I just had a rather arresting (in the sense of, one has to stop doing anything else, and just listen) listening experience. I want to share it with you. The music I was listening to is from an underappreciated (really, almost unknown) classic-era jazz recording; but I have heard it many times.
However, I had never heard it like this—it was a real “Holy Poop!” moment. (The truth is, I did exclaim rather loudly, 19 seconds into my favorite track.)
The recording is Guitar Forms, guitarist Kenny Burrell’s 1965 orchestral collaboration with arranger and conductor Gil Evans, the same Gil Evans of Miles Davis Sketches of Spain fame. (Guitar Forms remastering, Verve 314 521 403-2; imported CD from Amazon; also available streaming from Tidal.)
Creed Taylor (later of CTI, the crossover label that so many loved to hate) produced, while Rudy van Gelder was the engineer. Session players included Lee Konitz, Bill Barber (both of whom played on the Birth of the Cool recorded live performances, as well as the recording sessions), Ron Carter, and Elvin Jones. How can you beat that? Guitar Forms is a wonderful recording, so even if you are not in the market for a new power amp, you owe it to yourself to read on. A generous sound sample and more audio commentary are to be found after the jump. Continue Reading →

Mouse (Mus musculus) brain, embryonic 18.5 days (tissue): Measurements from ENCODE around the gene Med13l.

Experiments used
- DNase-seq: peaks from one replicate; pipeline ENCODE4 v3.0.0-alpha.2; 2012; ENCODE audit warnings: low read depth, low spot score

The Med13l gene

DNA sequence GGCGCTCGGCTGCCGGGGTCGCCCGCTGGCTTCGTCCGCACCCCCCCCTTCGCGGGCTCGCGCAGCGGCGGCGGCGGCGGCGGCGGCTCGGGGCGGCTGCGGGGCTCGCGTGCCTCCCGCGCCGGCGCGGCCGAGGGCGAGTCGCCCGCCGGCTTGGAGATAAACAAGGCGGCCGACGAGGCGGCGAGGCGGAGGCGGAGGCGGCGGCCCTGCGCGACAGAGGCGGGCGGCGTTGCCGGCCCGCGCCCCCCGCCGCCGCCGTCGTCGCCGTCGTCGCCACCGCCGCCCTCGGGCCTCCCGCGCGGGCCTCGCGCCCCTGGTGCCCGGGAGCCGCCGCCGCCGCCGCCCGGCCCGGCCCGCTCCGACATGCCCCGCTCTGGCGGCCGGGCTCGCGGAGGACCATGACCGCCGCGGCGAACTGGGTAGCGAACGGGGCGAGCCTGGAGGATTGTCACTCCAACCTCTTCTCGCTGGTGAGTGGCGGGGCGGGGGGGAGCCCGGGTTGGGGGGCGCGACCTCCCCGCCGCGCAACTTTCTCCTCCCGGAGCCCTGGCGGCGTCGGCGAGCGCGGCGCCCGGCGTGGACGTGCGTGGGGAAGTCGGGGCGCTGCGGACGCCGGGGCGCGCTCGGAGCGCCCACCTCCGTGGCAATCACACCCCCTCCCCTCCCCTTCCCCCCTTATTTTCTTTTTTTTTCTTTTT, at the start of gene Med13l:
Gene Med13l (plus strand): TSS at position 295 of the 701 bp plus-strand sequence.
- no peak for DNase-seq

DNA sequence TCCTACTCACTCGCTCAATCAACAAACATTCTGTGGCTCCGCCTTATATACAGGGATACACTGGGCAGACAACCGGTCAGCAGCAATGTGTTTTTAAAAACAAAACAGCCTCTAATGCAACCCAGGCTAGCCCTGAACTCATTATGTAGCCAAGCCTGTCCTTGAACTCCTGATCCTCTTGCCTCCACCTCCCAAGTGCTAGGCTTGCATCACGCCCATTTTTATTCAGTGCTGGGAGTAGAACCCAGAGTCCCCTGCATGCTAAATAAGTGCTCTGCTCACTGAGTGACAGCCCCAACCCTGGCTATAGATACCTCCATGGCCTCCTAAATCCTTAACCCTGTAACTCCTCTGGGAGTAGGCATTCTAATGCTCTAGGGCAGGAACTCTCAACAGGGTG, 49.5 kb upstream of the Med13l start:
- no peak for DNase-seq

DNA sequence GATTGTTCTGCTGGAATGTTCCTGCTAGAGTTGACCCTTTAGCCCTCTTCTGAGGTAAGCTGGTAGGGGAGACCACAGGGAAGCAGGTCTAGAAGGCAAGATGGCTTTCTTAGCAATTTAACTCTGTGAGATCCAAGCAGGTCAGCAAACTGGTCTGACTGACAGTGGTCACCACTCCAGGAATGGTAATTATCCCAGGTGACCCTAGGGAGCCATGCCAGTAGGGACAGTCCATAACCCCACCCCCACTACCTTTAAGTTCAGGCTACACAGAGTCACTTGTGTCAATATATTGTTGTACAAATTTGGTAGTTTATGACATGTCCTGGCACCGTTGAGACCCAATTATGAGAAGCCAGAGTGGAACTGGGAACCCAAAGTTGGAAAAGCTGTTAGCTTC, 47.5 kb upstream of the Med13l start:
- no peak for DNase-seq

Today, we discuss something seldom seen in modern traffic: the Cadillac ATS coupe. Yes, it’s still available! But what with ATS sedans outnumbering the svelte coupe by probably 15 to 1, they are kind of rare. Oh, Cadillac. What highs and lows have been wrought over the last thirty years! Certain know-it-alls on the coasts think Cadillac should just give up. I disagree. Things have changed a lot, even since the ’90s, for GM’s finest marque, but there’s still a lot of style and elegance in evidence. Let’s take a closer look.